Resistance to Change

Cite this article as:"Resistance to Change," in The Business Professor, updated April 24, 2020, last accessed October 20, 2020,

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What is Resistance to Change common in Organizations?

There are several responses to organizational change, as follows:

  • Active resistance – This is when individuals actively resist the change through acts intended to interrupt or disrupt change-related activities.
  • Passive resistance – This when individuals oppose change but may not be extremely or vocal or active in expressing their opposition. This level of resistance can still have an impact on employee morale, satisfaction, and performance.
  • Compliance – This is when individuals go along with the change without motivation or enthusiasm.
  • Enthusiastic support – This is where individuals active in support, assisting, and defending change. They generally actively encourage others toward change.

People generally resist change for the following reasons:

  • Disrupted Habits – Change necessarily disrupts habits and moves people into less comfortable positions – even if temporary.
  • Personality – Some individuals have personality traits that make them naturally resistant to change. Individuals who are more Open to New Experience and those who have a higher risk tolerance are generally accepting of change. Those who are or do not are more likely to be resistant.
  • Feelings of Uncertainty – Change can cause people to be less certain. This can cause individuals to experience stress and feel a lack of control.
  • Fear of Failure – People often resist change under the perception that it will make their jobs more difficult, harm their performance, or cause them to fail in their tasks or objectives.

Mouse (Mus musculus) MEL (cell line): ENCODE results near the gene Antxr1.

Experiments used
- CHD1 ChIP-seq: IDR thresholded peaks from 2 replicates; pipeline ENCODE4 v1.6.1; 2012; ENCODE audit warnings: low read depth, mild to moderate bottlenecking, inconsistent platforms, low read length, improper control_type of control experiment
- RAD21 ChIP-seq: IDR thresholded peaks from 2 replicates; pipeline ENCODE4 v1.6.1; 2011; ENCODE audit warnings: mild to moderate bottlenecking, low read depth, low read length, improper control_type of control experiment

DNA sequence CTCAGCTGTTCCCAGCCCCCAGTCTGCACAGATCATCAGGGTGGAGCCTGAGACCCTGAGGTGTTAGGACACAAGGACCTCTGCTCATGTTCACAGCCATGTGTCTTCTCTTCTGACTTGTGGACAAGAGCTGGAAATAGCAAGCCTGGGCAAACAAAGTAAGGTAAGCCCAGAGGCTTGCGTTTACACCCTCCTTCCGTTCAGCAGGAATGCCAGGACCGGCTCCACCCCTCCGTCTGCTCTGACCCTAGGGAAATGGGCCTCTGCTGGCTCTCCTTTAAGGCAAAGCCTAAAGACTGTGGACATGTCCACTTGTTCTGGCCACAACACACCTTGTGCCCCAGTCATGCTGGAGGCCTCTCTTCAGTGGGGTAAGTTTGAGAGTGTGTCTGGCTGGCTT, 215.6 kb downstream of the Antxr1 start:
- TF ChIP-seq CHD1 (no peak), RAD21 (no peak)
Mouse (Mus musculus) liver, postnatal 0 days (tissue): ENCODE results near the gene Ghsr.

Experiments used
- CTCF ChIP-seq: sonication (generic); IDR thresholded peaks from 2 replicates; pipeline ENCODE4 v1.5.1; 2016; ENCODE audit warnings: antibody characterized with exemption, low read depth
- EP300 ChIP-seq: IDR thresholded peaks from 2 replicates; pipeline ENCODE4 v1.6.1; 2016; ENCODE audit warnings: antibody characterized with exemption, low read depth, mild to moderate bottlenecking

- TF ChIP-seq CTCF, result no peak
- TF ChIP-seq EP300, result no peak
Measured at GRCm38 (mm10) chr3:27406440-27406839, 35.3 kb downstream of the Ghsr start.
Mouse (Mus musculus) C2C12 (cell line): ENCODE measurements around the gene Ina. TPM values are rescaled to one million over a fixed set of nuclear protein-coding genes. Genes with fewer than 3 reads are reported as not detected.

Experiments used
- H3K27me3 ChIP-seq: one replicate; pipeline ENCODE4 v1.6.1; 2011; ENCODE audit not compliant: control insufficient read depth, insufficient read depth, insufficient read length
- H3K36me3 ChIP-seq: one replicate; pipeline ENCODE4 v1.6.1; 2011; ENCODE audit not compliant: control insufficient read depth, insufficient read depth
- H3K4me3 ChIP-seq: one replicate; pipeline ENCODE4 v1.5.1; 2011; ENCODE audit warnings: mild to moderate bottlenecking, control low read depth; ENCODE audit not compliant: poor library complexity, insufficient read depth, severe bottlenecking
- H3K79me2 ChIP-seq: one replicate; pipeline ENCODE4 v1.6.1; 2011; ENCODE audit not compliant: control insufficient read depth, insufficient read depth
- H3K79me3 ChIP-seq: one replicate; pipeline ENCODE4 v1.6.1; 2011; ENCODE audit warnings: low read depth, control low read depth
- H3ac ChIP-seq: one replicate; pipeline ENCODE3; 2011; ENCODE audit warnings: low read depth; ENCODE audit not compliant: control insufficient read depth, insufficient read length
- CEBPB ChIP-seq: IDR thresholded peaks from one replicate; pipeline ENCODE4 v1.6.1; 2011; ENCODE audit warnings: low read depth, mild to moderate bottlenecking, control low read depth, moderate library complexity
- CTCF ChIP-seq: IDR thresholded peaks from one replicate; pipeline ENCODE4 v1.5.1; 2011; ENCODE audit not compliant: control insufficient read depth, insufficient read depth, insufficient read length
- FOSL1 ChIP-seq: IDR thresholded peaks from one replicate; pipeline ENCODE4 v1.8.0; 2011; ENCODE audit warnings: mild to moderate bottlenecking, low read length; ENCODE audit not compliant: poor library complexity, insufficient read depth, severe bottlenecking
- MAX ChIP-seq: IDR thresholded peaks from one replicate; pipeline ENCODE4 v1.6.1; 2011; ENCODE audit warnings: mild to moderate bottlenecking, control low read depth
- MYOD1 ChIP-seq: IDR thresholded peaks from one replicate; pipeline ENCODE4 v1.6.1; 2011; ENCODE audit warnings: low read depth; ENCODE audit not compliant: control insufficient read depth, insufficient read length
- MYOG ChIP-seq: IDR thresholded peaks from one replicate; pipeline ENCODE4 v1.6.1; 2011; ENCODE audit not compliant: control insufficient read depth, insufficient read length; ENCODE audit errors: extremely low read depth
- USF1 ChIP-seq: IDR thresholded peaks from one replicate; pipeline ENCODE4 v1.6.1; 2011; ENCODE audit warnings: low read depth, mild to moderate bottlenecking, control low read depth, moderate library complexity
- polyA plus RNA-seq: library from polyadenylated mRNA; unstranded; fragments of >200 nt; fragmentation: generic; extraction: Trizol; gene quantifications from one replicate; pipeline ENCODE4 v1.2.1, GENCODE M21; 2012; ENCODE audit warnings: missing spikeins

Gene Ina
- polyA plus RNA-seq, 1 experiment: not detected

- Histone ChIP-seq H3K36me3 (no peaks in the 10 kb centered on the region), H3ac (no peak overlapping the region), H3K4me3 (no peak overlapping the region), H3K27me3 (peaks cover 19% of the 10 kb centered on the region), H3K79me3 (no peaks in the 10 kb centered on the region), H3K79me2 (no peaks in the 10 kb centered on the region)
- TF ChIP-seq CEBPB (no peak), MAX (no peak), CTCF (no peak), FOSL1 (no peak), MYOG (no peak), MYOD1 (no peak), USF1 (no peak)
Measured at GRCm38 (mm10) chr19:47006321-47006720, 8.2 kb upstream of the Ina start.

• Perceived Loss of Power – People may fear that change will cause them to lose stature, importance, or power within the organization.

It is important to note that individuals may experience any of the above emotions or perceptions but not actively resist change. The reason is based on the following concepts:

  • Personal Impact of Change – The greater the potential impact of a change, the more likely it is that an individual will have strong opinions or undertake an effort in support of or in resistance to the change.
  • Prevalence of Change – If change is common in the organization, it is likely that an individual’s fears or apprehensions are mitigated. Also, a change that is temporary is likely to face less resistance.

Lastly, it is important to note that resistance to change can be good and bad. It is bad if it sniffles the organization’s progress in completing objectives or reaching goals. It is good if it causes the change process to be carried out more effectively. For example, resistance may cause those bringing about change to think more deeply about their decisions and the process for effectuating them.

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